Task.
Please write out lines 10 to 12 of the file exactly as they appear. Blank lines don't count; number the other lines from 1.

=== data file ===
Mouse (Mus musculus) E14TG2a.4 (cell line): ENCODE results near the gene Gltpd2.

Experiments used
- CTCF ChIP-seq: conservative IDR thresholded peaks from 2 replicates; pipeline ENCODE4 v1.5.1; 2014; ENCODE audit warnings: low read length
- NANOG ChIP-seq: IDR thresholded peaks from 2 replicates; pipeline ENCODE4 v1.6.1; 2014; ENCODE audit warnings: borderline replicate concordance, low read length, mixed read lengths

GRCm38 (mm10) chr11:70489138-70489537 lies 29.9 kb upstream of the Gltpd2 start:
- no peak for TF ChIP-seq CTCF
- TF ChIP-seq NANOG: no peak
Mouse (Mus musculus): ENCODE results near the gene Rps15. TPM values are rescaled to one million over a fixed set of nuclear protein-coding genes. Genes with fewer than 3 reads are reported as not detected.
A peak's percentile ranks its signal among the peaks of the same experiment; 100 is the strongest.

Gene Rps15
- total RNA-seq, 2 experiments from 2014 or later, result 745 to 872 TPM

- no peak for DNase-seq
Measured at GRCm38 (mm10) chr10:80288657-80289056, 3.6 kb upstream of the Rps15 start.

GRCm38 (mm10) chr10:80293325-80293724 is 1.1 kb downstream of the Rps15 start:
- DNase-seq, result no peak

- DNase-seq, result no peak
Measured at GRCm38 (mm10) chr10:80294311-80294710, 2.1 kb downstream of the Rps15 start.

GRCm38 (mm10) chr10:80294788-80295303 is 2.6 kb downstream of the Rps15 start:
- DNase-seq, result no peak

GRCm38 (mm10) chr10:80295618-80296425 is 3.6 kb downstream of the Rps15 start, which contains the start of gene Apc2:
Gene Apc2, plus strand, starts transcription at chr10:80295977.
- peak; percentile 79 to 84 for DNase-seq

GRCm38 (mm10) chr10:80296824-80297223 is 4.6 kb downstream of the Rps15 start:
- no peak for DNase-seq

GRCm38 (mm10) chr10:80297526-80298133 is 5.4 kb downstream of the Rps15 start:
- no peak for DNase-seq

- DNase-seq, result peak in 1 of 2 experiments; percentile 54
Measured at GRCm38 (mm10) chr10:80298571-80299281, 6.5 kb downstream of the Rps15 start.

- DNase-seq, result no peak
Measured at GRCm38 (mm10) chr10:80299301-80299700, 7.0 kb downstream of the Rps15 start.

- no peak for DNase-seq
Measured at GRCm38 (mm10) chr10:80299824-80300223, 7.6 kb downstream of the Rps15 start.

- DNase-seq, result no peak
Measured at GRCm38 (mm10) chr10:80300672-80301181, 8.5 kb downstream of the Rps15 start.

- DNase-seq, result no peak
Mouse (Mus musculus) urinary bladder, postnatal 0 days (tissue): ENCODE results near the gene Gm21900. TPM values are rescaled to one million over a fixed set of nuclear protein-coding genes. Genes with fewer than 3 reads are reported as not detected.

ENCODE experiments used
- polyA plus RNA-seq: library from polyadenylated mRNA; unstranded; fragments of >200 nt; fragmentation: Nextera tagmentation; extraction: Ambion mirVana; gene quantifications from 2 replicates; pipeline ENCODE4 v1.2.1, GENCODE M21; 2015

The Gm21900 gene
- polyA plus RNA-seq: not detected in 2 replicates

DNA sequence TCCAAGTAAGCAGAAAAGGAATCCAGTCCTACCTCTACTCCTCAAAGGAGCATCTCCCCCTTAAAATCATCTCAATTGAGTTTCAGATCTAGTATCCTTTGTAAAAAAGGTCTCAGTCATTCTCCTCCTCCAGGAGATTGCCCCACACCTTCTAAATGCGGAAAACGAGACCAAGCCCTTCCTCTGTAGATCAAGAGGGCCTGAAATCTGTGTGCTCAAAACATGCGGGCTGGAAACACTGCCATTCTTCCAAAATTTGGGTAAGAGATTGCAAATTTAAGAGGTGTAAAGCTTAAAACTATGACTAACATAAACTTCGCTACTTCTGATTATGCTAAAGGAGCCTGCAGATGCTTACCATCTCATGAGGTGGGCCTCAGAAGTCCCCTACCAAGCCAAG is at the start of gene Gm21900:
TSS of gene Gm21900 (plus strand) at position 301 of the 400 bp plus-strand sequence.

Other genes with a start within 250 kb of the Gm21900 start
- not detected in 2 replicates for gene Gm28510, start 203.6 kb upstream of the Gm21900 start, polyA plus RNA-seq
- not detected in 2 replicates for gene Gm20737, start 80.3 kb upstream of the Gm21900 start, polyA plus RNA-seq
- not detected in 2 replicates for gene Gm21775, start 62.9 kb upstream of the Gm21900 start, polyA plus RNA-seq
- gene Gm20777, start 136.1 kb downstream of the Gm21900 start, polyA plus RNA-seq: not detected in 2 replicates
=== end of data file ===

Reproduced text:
Gene Rps15
- total RNA-seq, 2 experiments from 2014 or later, result 745 to 872 TPM

- no peak for DNase-seq